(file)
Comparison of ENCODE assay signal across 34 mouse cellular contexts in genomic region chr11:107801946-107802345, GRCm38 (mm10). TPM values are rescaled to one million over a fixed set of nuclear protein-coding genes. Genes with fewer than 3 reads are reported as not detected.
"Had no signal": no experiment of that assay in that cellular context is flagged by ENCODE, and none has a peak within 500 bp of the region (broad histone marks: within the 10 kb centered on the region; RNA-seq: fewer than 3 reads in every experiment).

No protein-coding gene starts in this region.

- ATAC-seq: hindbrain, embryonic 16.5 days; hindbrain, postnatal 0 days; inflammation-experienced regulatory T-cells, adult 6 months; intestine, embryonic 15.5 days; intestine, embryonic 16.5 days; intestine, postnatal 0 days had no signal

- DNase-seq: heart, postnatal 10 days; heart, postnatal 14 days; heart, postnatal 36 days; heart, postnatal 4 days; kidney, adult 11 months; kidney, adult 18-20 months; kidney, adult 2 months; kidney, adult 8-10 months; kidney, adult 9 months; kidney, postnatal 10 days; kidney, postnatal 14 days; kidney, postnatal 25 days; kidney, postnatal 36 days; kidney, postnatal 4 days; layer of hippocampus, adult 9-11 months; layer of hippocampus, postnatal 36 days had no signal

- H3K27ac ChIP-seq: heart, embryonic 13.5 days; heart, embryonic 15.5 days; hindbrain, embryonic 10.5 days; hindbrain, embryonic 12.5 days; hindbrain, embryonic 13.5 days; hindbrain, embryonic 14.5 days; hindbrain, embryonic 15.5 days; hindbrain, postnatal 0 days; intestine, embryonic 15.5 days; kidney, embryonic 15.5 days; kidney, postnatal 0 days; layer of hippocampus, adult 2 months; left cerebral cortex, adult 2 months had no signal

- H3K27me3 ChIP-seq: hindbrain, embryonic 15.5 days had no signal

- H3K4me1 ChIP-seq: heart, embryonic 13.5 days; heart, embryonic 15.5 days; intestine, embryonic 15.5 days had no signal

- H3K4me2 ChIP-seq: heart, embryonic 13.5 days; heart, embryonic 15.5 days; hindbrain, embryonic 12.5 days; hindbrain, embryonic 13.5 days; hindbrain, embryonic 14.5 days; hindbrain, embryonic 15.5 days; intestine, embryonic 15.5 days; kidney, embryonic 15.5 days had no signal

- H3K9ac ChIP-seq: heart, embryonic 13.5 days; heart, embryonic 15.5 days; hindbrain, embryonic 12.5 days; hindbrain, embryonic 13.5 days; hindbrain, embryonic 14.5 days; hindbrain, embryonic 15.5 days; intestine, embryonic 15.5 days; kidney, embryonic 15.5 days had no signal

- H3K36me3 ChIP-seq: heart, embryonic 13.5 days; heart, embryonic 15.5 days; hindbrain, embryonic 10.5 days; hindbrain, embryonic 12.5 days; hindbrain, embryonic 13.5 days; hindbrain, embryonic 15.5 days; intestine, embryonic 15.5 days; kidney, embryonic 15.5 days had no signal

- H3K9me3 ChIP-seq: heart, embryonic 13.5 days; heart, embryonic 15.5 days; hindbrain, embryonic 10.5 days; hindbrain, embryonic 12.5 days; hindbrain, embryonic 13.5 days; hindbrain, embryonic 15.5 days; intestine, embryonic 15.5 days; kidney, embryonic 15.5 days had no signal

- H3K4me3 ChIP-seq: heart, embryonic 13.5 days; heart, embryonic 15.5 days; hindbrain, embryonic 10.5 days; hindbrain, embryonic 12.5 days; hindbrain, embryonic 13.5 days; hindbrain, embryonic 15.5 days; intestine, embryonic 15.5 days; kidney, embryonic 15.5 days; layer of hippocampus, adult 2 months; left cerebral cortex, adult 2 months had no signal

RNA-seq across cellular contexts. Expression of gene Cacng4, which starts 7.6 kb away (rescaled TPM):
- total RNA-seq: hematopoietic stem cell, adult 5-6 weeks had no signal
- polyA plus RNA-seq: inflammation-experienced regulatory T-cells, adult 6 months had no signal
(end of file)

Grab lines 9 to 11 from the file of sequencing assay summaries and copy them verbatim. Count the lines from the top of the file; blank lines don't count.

- H3K4me2 ChIP-seq: heart, embryonic 13.5 days; heart, embryonic 15.5 days; hindbrain, embryonic 12.5 days; hindbrain, embryonic 13.5 days; hindbrain, embryonic 14.5 days; hindbrain, embryonic 15.5 days; intestine, embryonic 15.5 days; kidney, embryonic 15.5 days had no signal

- H3K9ac ChIP-seq: heart, embryonic 13.5 days; heart, embryonic 15.5 days; hindbrain, embryonic 12.5 days; hindbrain, embryonic 13.5 days; hindbrain, embryonic 14.5 days; hindbrain, embryonic 15.5 days; intestine, embryonic 15.5 days; kidney, embryonic 15.5 days had no signal

- H3K36me3 ChIP-seq: heart, embryonic 13.5 days; heart, embryonic 15.5 days; hindbrain, embryonic 10.5 days; hindbrain, embryonic 12.5 days; hindbrain, embryonic 13.5 days; hindbrain, embryonic 15.5 days; intestine, embryonic 15.5 days; kidney, embryonic 15.5 days had no signal